Charlotte is the state capital of North Carolina, and the Charlotte Observer is the biggest-selling paper in both Carolinas. Siers’ win makes him the third cartoonist from the paper to win the prestigious accolade. (My big fave David Horsey came a close second – though he’s won it twice before, so I can’t well say he’s been robbed much.)
Siers, like many vaunted members of his profession, seems to have trod a brilliantly varied long road; in fact he only began picking up his pencil during a period of unemployment on the mines of Minnesota, in the American mid-west. I’d hazard that wry humour doesn’t come very easy to a settled life.
Siers’ work was described as “surreal” by the judges – which, funnily enough, was also how he described his win. Being in-house for a medium-level publication hasn’t stopped him, like many of his Pulitzer predecessors, from really tackling the national scene in addition to Carolina. He seems to have a general liberal sway in his cartoons, being just as happy to take pots at Obama for spying as he is to admonish the Republicans for entitlements cuts. Charlotte is a Democratic bastion in a state that is politically fast-changing, so this shouldn’t confuse anyone who thought the Carolinas were ‘Southern’ states. Commentators got the tingles in 2008, because NC voted for Obama, which was the first time it had voted for a Democratic president since 1976.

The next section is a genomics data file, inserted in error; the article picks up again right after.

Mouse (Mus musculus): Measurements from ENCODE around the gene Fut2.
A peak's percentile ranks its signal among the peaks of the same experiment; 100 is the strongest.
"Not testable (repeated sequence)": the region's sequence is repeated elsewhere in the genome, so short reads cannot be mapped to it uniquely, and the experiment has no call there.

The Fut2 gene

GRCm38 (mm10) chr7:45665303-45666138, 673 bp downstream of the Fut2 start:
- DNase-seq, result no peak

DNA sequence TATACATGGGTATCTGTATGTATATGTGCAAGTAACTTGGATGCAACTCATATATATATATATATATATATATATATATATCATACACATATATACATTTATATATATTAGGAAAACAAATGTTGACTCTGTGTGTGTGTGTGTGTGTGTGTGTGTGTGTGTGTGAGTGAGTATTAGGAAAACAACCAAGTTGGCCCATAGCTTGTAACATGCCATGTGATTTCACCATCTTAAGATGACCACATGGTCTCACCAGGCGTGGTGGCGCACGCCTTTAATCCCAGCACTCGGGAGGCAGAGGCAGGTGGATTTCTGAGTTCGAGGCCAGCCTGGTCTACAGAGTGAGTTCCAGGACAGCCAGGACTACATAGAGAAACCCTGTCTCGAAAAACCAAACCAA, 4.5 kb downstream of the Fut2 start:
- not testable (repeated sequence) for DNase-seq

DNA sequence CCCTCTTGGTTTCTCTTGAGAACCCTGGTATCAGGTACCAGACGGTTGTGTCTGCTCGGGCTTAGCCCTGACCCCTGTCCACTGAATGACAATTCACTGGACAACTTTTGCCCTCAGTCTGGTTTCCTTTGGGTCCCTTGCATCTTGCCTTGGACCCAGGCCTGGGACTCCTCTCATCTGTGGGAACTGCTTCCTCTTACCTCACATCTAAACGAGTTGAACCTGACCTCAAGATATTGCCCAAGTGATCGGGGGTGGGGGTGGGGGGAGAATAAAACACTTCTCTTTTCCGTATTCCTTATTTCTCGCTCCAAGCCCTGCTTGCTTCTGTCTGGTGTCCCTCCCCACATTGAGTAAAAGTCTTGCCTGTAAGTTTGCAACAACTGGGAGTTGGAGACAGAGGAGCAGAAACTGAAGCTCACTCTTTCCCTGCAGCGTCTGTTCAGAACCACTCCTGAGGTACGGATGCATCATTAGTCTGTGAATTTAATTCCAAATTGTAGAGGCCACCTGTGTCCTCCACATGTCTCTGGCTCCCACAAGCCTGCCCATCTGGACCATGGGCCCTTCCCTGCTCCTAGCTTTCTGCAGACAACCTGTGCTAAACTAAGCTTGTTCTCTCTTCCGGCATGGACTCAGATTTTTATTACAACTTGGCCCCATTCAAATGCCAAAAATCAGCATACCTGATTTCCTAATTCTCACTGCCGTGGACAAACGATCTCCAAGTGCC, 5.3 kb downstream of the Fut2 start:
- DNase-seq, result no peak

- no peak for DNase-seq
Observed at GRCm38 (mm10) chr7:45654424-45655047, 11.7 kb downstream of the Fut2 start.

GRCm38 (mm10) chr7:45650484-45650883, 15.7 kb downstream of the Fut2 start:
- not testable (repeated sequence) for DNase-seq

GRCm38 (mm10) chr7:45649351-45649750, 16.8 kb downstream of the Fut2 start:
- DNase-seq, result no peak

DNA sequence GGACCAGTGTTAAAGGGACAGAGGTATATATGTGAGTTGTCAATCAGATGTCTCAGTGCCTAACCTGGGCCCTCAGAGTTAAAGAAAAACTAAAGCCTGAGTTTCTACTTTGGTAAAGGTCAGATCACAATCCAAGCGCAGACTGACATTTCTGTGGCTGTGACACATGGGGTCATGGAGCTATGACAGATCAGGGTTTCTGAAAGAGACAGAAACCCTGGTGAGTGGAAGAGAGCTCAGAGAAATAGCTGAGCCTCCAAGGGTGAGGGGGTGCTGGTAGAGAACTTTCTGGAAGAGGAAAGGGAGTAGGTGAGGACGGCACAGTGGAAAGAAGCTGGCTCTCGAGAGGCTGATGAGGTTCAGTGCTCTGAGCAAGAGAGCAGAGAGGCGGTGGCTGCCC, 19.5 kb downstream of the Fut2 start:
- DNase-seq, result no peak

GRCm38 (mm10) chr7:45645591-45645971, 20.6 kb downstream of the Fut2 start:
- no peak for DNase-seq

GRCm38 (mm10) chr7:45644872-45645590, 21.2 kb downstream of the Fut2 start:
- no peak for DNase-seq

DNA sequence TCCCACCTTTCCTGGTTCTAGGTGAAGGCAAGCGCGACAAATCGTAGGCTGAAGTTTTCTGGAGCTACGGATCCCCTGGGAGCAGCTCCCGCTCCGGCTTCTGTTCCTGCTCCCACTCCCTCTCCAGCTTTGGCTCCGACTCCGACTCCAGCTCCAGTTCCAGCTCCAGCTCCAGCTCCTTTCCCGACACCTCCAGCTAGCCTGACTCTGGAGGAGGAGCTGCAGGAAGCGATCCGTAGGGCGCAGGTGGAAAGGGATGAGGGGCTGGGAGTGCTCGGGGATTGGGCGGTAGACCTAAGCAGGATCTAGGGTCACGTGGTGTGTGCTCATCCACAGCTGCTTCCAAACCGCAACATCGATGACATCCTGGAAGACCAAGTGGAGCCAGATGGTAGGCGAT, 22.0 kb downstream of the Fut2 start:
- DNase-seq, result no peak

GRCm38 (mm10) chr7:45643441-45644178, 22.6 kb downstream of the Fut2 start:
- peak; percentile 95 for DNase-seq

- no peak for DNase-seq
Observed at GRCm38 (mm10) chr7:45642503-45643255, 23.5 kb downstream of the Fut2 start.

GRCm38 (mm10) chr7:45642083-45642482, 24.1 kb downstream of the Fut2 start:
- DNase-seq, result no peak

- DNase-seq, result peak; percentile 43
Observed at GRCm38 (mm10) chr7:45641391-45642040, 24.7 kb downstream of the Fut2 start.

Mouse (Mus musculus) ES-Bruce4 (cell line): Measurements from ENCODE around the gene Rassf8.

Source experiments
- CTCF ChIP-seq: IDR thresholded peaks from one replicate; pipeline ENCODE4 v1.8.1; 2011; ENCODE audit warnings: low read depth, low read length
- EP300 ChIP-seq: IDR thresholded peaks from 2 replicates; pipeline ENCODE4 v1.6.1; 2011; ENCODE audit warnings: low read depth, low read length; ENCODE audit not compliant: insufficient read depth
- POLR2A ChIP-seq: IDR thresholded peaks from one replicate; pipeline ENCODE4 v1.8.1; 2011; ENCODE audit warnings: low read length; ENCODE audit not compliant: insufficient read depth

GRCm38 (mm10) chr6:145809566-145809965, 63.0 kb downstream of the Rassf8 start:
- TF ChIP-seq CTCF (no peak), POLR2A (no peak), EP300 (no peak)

On satirical matters, it is worth noting that the Pulitzer Prizes are America-centric, but that as far as I am aware, there is no international prize for editorial cartooning. There is an independent prize awarded by US-based NGO Cartoonists’ Rights Network International for ‘Courage in Cartooning’, which has a wider catchment but isn’t nearly as high-profile. One wonders whether a lack of such an award has helped prolong the extent to which how much we know about satire in other places in the world (and vice versa) remains rollicking in the doldrums; this is a topic I’ll hope to touch on again in future.
In the meantime, congrats Kevs.